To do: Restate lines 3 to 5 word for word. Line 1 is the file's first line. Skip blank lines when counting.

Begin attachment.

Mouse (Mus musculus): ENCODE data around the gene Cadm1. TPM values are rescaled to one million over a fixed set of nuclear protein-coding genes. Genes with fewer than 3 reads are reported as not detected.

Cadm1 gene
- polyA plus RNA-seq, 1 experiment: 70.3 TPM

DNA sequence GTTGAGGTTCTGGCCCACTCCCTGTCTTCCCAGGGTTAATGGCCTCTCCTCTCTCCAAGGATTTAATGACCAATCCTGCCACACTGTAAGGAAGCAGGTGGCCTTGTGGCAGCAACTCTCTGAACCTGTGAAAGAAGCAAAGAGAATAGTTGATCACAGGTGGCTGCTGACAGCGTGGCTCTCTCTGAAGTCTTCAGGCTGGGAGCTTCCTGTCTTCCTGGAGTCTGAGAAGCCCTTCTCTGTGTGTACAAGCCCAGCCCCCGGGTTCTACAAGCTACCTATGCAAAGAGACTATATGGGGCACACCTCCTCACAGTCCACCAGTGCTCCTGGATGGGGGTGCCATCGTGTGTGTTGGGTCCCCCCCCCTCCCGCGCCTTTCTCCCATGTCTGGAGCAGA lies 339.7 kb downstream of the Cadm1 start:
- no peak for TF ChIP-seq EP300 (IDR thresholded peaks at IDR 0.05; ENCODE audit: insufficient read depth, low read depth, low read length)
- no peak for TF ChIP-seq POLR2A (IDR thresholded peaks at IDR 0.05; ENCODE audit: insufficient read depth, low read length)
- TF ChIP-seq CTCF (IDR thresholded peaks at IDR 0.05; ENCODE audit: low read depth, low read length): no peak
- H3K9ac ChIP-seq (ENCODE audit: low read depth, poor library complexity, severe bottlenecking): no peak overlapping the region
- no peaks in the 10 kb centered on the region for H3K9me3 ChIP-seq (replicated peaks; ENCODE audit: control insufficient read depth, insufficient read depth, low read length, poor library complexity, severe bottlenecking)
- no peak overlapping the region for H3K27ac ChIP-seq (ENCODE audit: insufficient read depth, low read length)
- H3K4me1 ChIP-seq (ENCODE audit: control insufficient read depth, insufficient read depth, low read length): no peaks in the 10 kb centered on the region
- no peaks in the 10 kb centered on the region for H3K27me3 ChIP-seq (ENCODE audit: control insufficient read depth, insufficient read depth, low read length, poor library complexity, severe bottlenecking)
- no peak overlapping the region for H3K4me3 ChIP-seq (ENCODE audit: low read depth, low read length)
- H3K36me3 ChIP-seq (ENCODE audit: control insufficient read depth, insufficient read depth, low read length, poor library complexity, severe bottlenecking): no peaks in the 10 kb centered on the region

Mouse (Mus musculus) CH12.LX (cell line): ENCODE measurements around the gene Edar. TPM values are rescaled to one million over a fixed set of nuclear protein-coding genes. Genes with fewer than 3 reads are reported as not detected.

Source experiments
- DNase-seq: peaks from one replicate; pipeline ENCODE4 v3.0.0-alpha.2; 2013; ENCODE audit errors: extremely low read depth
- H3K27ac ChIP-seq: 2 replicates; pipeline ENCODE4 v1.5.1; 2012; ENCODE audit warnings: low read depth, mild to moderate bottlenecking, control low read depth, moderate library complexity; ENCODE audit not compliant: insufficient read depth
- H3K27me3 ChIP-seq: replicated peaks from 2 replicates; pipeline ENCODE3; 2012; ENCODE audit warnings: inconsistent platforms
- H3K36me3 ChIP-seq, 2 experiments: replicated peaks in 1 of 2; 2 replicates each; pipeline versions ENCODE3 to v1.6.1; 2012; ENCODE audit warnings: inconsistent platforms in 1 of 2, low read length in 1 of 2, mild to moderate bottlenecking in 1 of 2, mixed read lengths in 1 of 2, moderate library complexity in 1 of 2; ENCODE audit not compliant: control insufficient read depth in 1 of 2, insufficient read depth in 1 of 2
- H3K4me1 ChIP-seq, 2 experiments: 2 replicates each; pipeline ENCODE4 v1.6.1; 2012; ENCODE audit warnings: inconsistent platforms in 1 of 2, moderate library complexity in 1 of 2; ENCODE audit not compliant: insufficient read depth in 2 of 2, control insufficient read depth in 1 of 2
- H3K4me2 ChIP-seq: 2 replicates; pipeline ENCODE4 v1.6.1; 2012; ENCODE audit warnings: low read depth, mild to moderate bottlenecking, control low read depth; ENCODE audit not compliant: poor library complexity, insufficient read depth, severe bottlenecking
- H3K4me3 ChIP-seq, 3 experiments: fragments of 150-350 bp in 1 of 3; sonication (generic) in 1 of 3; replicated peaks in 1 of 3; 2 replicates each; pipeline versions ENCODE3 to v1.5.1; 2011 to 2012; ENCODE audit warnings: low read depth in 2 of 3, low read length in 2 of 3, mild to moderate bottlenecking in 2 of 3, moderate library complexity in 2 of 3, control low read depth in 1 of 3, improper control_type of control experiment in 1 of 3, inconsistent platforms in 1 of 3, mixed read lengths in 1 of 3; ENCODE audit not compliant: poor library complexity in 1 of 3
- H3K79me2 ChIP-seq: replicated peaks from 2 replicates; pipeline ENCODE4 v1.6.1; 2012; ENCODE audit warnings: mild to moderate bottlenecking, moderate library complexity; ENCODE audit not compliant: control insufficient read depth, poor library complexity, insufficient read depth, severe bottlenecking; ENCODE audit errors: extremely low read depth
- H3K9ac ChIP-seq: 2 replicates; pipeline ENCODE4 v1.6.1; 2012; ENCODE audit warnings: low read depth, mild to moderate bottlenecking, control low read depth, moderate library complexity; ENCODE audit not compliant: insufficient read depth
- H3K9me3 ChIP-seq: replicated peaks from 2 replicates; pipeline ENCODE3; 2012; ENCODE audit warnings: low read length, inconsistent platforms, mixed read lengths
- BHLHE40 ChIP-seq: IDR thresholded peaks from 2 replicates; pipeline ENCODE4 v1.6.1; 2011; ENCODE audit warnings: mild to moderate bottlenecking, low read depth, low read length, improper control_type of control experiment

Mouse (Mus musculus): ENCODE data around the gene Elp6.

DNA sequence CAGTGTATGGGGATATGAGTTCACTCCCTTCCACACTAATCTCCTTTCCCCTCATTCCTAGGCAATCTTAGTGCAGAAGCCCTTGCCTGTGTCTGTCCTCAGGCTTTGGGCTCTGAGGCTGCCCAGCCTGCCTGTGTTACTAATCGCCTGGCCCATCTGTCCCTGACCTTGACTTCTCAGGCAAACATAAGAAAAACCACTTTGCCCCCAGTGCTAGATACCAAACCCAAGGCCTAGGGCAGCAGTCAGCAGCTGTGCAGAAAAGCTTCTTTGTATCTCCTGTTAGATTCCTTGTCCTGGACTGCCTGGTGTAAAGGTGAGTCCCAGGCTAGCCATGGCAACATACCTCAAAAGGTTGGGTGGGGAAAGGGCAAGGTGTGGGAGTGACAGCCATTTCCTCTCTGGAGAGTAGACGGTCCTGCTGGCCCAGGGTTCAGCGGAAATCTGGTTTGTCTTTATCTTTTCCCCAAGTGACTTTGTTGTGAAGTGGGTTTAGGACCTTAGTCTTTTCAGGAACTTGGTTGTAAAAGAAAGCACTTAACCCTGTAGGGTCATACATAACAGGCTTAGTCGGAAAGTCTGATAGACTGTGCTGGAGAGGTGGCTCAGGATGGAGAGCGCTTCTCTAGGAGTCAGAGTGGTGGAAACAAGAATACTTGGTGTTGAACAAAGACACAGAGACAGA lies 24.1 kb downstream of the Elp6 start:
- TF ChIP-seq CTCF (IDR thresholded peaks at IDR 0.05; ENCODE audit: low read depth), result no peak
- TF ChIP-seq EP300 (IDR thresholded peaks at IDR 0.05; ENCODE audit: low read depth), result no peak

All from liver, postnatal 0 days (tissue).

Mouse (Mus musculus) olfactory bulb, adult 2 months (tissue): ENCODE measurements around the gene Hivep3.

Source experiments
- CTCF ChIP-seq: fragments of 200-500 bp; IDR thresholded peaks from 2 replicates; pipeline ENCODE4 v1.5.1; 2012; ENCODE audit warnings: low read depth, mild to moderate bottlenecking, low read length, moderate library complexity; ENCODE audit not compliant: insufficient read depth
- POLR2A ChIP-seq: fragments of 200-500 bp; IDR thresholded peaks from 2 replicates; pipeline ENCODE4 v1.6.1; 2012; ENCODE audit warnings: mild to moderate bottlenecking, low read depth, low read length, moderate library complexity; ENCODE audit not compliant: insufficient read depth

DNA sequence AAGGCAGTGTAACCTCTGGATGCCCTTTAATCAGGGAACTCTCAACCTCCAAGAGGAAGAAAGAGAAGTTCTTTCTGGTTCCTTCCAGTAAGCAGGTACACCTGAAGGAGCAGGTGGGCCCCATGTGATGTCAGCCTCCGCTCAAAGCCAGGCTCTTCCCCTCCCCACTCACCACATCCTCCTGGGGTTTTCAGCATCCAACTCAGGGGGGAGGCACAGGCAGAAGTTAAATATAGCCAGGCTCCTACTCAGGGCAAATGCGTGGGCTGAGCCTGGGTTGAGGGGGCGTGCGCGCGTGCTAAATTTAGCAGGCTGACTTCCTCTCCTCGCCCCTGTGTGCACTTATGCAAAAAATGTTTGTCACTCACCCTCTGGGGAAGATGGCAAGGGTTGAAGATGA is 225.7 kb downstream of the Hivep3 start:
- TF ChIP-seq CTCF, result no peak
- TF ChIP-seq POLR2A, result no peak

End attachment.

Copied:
- polyA plus RNA-seq, 1 experiment: 70.3 TPM

DNA sequence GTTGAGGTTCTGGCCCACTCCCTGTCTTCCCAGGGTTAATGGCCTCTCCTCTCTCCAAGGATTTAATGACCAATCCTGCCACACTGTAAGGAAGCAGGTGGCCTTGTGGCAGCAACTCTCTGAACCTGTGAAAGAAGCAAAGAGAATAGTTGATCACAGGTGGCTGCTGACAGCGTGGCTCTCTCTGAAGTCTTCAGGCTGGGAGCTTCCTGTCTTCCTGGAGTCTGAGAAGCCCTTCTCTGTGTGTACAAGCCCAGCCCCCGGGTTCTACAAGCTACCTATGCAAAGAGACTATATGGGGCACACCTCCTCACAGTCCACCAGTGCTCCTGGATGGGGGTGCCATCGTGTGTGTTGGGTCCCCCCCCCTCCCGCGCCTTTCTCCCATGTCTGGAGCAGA lies 339.7 kb downstream of the Cadm1 start:
- no peak for TF ChIP-seq EP300 (IDR thresholded peaks at IDR 0.05; ENCODE audit: insufficient read depth, low read depth, low read length)